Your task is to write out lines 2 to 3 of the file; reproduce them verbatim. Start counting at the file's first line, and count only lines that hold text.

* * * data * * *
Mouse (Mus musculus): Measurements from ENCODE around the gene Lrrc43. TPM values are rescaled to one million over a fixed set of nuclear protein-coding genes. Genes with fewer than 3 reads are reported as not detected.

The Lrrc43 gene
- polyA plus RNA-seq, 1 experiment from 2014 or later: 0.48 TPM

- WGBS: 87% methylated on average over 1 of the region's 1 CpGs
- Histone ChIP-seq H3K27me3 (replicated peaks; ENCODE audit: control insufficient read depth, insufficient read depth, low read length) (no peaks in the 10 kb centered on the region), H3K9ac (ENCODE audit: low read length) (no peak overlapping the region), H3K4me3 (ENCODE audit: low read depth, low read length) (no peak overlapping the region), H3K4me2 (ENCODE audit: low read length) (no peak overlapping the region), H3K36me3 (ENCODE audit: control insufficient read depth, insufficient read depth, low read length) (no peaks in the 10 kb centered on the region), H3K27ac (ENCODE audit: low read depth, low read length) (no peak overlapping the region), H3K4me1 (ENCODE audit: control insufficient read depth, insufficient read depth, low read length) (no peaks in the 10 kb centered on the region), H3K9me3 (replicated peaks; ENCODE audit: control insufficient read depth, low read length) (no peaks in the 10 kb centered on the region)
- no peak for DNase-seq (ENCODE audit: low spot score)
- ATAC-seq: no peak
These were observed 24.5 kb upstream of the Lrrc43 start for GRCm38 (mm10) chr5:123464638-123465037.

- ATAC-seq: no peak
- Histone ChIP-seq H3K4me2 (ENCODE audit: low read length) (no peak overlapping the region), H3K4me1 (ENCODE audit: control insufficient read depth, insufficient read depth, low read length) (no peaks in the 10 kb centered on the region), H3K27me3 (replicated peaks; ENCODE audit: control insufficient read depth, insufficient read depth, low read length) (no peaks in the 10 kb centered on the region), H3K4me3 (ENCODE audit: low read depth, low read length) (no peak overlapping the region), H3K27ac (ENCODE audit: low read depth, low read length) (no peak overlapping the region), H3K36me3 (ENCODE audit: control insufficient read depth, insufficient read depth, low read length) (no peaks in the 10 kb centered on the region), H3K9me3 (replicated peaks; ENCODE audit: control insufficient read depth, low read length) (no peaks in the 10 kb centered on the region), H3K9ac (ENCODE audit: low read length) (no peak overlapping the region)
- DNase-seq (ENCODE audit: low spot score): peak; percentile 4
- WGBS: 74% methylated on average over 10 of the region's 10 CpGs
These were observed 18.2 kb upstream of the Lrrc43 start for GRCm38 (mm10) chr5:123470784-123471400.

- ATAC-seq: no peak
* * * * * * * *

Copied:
The Lrrc43 gene
- polyA plus RNA-seq, 1 experiment from 2014 or later: 0.48 TPM